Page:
The modern world tends to live in the future. And when you’re not in the future (trying to get noticed or running after something) you’re relieving your past. If you are always frustrated by your hectic life schedule, maybe you need to schedule a few internal meetings? These five easy mindfulness practices will help you to be fully engaged in the present, attending to what happens in the moment, engaged, in control and at peace.
1. Slow Down and Notice
Pause what you’re doing and let your shoulders relax while and simply take in whatever is around you in this moment. You will be surprised how much better you feel. Create space internally so that you can better focus on what you’re doing – from work to being with family. It is hard to remember to take these pauses in everyday life, so try to use viual cues or schedule in mindfulness mini breaks to help make this practice a useful habit.
2. Practice Mindful Eating
Enjoy your food by chewing it properly. Chewing breaks down your food into small particles for proper digestion. Eat food for nourishing your body only. Recognize your non-hunger triggers to breaking free from food cravings and compulsive overeating. Do not upset your digestive system by eating more. It will have harmful effects on your body.
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3. The 4, 7, 8 Breathing technique
This short-term fix for stress and anxiety (and to help you sleep) can immediately tame the fight-or-flight response misfiring in your brain, cool your body’s inflammatory response to all those stress hormones, and halt anxiety or panic by using a simple breathing technique. The technique has 4 easy steps, as follows;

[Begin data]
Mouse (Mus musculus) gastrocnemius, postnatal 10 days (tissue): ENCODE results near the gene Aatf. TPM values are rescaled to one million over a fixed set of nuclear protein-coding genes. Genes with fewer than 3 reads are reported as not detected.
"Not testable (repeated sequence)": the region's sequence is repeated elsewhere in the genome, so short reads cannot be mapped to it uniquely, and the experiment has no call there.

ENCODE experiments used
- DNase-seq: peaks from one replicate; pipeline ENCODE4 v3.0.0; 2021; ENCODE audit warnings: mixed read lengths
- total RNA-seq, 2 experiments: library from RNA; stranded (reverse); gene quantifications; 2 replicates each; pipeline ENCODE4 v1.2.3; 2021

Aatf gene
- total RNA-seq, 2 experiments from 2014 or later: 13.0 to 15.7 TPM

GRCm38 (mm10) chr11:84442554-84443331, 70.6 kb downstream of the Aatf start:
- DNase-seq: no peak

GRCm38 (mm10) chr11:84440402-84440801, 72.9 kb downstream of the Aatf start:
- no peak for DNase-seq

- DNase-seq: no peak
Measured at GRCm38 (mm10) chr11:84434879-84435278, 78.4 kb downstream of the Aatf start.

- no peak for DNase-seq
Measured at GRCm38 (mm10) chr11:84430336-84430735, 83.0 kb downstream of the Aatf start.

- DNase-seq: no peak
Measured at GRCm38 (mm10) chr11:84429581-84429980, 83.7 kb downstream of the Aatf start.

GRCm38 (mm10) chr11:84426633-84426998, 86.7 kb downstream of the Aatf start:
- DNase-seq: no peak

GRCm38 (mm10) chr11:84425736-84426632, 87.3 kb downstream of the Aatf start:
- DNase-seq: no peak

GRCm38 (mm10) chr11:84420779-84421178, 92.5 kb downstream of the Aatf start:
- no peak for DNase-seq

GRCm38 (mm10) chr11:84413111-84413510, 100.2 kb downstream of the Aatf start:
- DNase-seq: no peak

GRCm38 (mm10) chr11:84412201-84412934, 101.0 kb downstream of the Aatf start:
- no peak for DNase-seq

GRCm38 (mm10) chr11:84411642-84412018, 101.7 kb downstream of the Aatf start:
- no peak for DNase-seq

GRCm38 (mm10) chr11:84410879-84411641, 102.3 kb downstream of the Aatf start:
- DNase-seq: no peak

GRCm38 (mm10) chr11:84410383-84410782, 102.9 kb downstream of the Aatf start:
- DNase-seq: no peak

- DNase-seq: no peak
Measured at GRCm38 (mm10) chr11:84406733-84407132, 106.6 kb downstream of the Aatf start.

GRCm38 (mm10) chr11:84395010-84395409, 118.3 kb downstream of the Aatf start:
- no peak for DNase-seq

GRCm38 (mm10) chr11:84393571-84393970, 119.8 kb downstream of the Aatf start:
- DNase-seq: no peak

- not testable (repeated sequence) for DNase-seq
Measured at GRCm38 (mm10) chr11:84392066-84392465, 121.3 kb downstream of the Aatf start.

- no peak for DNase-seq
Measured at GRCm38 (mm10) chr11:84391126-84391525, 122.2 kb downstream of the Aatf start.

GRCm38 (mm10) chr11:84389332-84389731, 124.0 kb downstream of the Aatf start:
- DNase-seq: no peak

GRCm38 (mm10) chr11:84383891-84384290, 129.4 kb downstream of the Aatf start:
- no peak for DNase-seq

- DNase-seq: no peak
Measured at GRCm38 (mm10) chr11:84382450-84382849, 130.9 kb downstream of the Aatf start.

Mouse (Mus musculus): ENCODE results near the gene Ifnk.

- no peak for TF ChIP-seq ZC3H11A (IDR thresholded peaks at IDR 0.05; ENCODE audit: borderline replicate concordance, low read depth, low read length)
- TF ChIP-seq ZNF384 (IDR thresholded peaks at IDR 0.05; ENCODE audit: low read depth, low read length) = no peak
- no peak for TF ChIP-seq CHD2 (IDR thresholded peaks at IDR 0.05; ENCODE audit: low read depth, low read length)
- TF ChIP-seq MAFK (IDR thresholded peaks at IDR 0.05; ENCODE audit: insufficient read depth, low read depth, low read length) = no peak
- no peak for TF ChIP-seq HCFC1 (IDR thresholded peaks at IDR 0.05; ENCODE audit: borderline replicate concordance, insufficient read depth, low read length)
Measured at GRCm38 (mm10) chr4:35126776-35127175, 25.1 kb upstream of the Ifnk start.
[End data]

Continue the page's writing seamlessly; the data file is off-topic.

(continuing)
1. Breathe in through your nose for a count of 4.
2. Hold your breath for a count of 7.
3. Release your breath from your mouth with a whooshing sound for a count of 8.
4. Without a break, breathe in again for a count of 4, repeating the entire technique 3-4 times in a row, then resume normal breathing and activity.
The 4 7 8 breathing technique works because when you are stressed out, your breathing becomes very shallow. People who experience long-term, chronic stress are often chronically under-breathing and are in a constant state of mild hypoxia, or oxygen deprivation.
In addition, under-breathing can lead to a build up of excess carbon dioxide in your tissues, which contributes to oxidative stress, inflammation and acidification in your body—the foundations for disease.
4. Start your day without any gadgets
What’s the first thing you do when you get out of bed each morning? If you check phone, you are not alone. Many people start their day by checking their phones. Instead of checking office emails or the notifications of your social media profiles, take out some time for meditation. Plan out your whole day in a systematic manner. Don’t make any excuses and shift your focus towards this wonderful and productive exercise.
5. Pause for a Cup of Tea
This is another practice I bring up often because I believe the act of slowing down to make tea (or even coffee or hot cocoa) can become an act of nourishing ourselves that brings us right into this moment. When you make your cup of tea, even if you’re just heating water in a microwave, try to really slow down and notice your senses. Breathing and being right here, giving yourself this gift of something to warm your body.